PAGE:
The Common Reed (Phragmites australis), derived from "Phragma", Greek for "fence", is found on every continent, except Antarctica. It well might have the widest distribution of all flowering plants. Although often seen as an aggressive invader, it filters water very efficiently, so proves very useful for sewerage works in Augrabies Falls Park. Much water is lost through transpiration in Common Reed.
Rock Dassies (Procavia capensis) live on and around the rocks in the park. With their padded feet that are kept moist with sweat-like secretions, they're able to quickly climb steep rocks. Dassies live in groups, normally containing one dominant male and many females and juveniles. They are territorial - dominant males are known to return to their old territory when moved to other areas. Rock Dassies reveal their presence by the white streaked urine stains on rocks. Crystallised urine was traditionally used as a medicine (Hyracium) in Southern Africa.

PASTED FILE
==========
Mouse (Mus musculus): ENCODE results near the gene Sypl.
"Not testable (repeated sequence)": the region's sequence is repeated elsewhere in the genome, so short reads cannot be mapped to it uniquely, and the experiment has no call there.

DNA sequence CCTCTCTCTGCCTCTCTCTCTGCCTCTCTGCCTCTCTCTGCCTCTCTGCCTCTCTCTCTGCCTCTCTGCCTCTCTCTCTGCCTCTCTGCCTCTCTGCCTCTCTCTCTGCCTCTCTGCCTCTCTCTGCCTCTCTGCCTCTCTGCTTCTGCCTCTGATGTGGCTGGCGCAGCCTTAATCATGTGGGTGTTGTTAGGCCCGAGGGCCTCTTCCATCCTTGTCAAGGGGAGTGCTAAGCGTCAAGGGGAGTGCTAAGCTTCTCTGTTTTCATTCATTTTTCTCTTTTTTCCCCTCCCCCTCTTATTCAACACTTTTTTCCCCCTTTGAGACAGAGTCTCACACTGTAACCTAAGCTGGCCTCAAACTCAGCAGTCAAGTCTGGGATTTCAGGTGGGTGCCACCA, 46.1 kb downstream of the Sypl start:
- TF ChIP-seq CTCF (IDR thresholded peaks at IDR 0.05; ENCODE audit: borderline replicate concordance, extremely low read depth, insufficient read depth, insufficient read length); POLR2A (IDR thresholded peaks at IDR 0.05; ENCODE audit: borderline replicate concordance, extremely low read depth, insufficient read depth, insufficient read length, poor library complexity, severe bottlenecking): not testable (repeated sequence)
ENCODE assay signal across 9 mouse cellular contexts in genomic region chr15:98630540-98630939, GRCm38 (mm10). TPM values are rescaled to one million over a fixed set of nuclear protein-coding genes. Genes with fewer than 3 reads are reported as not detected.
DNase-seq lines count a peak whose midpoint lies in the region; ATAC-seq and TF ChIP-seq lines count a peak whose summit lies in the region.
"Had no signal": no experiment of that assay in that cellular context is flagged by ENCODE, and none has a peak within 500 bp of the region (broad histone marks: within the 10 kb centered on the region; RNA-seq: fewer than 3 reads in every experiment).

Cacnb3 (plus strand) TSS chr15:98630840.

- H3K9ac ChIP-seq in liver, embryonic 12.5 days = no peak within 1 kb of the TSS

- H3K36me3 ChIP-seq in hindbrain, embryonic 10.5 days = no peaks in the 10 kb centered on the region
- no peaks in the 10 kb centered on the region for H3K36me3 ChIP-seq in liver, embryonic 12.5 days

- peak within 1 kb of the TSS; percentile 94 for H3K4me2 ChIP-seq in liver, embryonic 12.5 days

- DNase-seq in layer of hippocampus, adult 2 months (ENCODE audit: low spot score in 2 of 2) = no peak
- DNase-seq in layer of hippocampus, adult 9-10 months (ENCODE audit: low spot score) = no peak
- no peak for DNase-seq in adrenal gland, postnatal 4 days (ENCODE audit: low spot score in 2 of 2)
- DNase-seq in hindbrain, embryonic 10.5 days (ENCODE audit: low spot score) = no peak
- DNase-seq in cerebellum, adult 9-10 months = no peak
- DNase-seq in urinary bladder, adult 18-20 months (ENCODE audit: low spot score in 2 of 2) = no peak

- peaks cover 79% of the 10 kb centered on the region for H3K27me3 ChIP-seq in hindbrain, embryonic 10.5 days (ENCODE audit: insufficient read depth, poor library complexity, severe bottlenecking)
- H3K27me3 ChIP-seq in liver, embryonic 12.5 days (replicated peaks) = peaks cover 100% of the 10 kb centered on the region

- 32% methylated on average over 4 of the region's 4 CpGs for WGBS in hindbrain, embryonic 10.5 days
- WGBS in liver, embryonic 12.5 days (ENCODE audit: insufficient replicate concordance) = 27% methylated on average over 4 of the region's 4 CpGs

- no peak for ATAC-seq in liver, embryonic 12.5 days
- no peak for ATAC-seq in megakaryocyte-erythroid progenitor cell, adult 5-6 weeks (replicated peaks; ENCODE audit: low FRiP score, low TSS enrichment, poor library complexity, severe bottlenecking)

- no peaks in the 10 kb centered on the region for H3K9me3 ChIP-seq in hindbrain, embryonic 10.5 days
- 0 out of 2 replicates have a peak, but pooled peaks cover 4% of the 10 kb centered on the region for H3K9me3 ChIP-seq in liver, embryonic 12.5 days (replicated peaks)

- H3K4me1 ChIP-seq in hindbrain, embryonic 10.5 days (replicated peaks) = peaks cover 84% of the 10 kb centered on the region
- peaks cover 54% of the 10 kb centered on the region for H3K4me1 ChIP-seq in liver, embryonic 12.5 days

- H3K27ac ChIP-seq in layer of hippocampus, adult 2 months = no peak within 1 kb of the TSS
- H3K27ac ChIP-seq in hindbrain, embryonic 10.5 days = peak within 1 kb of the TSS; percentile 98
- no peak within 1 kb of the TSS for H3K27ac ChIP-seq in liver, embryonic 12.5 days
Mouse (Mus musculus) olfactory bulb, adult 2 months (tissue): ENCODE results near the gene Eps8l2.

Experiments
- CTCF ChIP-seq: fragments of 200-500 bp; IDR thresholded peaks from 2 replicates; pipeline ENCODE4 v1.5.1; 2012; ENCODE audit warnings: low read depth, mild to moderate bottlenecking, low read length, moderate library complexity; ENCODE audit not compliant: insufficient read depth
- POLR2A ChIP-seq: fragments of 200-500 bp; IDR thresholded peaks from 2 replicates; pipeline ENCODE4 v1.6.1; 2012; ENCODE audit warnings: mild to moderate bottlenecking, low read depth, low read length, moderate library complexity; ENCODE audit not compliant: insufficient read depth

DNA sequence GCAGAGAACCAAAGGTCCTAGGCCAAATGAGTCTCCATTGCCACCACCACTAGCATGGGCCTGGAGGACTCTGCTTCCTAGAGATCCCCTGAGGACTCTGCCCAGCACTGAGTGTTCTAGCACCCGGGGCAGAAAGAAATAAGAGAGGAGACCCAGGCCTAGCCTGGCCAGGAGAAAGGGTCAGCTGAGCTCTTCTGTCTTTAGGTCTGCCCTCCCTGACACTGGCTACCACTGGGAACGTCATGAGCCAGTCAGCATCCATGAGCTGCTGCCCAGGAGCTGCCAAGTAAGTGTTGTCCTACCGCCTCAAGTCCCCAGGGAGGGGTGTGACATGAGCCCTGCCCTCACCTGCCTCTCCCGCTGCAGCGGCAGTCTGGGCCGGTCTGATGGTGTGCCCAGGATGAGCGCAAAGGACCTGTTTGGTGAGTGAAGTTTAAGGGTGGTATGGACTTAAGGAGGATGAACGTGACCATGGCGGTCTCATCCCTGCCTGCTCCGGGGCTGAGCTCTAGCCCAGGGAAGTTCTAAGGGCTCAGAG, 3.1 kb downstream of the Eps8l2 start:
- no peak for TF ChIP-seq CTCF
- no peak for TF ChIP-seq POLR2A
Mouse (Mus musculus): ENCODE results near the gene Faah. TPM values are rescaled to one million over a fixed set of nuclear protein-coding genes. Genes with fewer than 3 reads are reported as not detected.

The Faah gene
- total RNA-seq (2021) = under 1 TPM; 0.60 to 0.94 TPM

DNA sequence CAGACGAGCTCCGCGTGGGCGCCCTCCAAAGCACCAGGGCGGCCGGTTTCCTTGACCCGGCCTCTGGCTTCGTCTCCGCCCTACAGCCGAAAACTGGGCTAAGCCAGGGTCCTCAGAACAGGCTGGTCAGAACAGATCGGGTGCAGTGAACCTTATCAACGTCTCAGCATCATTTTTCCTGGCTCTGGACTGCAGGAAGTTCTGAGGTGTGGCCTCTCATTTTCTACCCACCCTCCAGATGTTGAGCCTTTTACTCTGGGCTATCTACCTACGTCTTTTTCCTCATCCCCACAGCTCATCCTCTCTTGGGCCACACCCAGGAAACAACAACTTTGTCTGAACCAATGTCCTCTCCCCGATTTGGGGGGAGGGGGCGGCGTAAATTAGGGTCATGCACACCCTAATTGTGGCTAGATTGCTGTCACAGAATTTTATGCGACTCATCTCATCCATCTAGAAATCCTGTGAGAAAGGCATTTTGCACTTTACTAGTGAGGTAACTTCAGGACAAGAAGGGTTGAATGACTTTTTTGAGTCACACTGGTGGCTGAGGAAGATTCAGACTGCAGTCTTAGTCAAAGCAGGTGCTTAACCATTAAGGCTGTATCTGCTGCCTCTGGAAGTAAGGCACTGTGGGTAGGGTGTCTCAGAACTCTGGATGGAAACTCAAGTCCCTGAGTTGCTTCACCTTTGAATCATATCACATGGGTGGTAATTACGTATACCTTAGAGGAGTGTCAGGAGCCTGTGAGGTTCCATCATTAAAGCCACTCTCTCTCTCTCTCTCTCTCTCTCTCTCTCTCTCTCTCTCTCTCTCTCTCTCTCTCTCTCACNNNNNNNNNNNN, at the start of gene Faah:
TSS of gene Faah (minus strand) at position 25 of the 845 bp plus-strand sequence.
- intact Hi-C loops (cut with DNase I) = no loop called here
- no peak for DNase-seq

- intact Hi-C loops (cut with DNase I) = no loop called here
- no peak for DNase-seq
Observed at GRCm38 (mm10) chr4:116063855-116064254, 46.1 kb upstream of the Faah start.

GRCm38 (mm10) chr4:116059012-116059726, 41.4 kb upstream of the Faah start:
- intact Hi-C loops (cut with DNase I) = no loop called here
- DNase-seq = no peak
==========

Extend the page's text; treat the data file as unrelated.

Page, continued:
Dead plants and tree trunks can lie around for years without being broken down. Most important decomposers of this dead material are Harvester termites.
The Dassie Trail also leads to several potholes. Different theories exist of how these potholes are formed. Theories include glacial action several thousand years ago or the occurrence of major flash floods in the past. Normally potholes are formed where rocks of a streambed do not all have the same texture and size; weaknesses may break out smaller or larger fragments. Once such irregularity has been formed, sand grains and pebbles too heavy to flow past it, get locked in the hollow. By more or less continuously moving in a circular motion with the water flow they polish the walls of the hollow, which causes the hollow to grow, which causes more pebbles to fall in...